There’s just nothing like being on set and doing the thing you were meant to do and doing it well. Lesson #1 is the same as my high-school drama teacher taught: You’ve got to love it. It’s too hard to do if you don’t, and with so many people who do love it, just get out of the way and let them through.
I like things complicated. I like difficult shots, I like scenes that walk a fine line, I like to do a lot of takes. All fine things. But sometimes, you’ve got to kill your babies. Much of this year has been learning that there is power in simplicity. That simple doesn’t mean bland. That sometimes, a splash of complexity will get more mileage than you think. That just because you can design a 4 minute shot through a store, doesn’t mean you can film it, doesn’t mean the mics will work, doesn’t mean it’s the very best way to tell your story.
One of the biggest lessons has been that you can’t just show up and hope for the best. When I made that movie a year ago, I did not understand how my camera worked. I’m just now starting to really get it. You’ve got to seek out a knowledge base, and that means surrounding yourself with people who are smarter than you and playing Sponge. There has been no more valuable tool than the IFC-KC (Independent Filmmakers Coalition of Kansas City). It connected me to the majority of the actors and crew for “Trailer: The Movie.” They let me hold auditions at their offices. For FREE. And it’s community, it’s connection, it’s knowing people and watching their stuff and talking about it and giving them your stuff. Every week I look forward to seeing certain people at the meetings, knowing afterwards, we’re all going to the same place to relax, have a drink, discuss why Michael Mann’s “Public Enemies” is the suck. Is there really anything else?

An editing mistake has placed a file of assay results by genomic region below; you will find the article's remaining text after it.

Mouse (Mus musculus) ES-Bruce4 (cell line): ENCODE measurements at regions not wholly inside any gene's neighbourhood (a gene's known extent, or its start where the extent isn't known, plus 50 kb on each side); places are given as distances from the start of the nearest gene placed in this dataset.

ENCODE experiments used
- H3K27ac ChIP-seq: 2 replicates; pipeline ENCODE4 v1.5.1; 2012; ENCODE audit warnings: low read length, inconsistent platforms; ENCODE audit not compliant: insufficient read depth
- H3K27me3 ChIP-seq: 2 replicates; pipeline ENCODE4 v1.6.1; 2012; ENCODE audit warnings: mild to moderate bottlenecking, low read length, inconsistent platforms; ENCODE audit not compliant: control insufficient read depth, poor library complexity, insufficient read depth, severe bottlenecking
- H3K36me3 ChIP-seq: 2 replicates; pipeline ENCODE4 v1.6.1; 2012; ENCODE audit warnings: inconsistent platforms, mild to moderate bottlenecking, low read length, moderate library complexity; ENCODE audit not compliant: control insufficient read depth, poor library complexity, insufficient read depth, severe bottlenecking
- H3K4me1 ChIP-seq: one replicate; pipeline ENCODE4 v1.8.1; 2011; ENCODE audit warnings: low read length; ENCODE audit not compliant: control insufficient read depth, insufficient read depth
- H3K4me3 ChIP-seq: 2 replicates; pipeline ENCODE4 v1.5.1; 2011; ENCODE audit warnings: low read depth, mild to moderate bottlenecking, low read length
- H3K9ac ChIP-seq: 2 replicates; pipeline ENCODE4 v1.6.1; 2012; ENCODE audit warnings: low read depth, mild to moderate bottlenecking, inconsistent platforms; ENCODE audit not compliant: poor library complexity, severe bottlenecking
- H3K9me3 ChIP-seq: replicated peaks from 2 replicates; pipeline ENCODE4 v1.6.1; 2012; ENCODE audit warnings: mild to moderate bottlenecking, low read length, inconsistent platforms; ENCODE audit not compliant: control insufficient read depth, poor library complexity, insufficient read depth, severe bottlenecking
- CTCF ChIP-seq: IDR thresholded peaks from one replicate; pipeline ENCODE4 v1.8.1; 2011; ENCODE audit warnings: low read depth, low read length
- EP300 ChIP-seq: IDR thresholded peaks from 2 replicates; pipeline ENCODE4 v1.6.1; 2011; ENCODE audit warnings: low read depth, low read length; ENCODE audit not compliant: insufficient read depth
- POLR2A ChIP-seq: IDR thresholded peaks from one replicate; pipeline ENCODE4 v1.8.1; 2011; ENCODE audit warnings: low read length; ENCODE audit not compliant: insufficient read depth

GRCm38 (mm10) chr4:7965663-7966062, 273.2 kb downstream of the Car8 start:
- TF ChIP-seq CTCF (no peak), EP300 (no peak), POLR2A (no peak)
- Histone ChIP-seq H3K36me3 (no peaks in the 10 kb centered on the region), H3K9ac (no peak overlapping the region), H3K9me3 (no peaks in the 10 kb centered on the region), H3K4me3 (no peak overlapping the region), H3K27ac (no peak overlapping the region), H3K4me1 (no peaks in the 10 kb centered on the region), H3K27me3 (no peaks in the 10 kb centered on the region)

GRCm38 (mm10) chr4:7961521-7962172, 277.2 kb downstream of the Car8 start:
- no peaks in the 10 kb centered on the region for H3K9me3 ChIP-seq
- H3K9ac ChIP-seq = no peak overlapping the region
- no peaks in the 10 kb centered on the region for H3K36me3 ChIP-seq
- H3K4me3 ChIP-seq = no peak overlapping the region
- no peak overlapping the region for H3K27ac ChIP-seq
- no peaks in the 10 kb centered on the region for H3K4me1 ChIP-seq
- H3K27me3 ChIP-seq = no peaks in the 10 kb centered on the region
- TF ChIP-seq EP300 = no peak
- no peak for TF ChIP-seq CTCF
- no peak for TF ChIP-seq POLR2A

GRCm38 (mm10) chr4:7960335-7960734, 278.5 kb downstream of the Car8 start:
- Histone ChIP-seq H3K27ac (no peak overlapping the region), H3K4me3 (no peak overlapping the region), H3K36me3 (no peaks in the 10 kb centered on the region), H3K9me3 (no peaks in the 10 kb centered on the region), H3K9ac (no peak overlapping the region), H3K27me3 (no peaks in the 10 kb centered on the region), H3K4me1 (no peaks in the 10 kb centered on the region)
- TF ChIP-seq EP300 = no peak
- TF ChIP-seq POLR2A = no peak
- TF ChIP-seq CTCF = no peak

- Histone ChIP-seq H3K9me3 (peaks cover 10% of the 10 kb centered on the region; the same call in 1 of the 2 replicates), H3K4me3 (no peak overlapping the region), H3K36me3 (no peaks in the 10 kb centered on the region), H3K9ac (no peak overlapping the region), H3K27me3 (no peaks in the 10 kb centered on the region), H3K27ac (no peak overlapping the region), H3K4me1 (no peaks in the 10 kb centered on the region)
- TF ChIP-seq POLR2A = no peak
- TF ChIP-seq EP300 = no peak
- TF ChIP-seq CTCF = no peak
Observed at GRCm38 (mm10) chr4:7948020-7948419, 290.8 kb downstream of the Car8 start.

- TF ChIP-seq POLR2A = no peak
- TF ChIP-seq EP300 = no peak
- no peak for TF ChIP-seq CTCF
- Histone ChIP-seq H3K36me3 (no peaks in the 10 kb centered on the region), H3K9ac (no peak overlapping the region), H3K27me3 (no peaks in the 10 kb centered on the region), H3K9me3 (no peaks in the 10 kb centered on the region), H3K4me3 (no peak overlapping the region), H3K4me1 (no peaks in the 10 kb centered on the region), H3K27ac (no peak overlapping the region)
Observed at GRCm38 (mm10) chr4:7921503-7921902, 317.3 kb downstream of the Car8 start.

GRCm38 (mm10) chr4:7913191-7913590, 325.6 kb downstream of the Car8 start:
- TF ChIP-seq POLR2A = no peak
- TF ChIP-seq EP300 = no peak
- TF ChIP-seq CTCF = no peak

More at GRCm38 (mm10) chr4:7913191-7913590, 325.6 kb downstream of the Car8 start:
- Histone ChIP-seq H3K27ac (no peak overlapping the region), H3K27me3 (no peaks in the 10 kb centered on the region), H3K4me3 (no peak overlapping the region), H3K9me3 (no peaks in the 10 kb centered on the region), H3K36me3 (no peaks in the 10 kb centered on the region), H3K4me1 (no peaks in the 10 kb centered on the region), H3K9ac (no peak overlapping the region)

I think I didn’t quite understand the bond that forms on set. I was probably too cynical. I’ll close with two moments that I won’t forget. First, being at Kinkos with Peter (who worked there) from 4am till 8am to help get all the work done he should’ve been doing while we filmed. Dead tired, but still on a high, talking about whatever. Second, finishing “Trailer: The Movie” in Warrensburg, we got it done faster than we thought, eating our last meal together as a crew. Having a beer with them, the sense of accomplishment and pride I felt sitting there with Adam, thinking how strange and amazing it was that we had somehow caused this group to be together, people we didn’t know 8 months ago who are now invaluable to us. I didn’t see that coming. But I think I’m starting to catch on.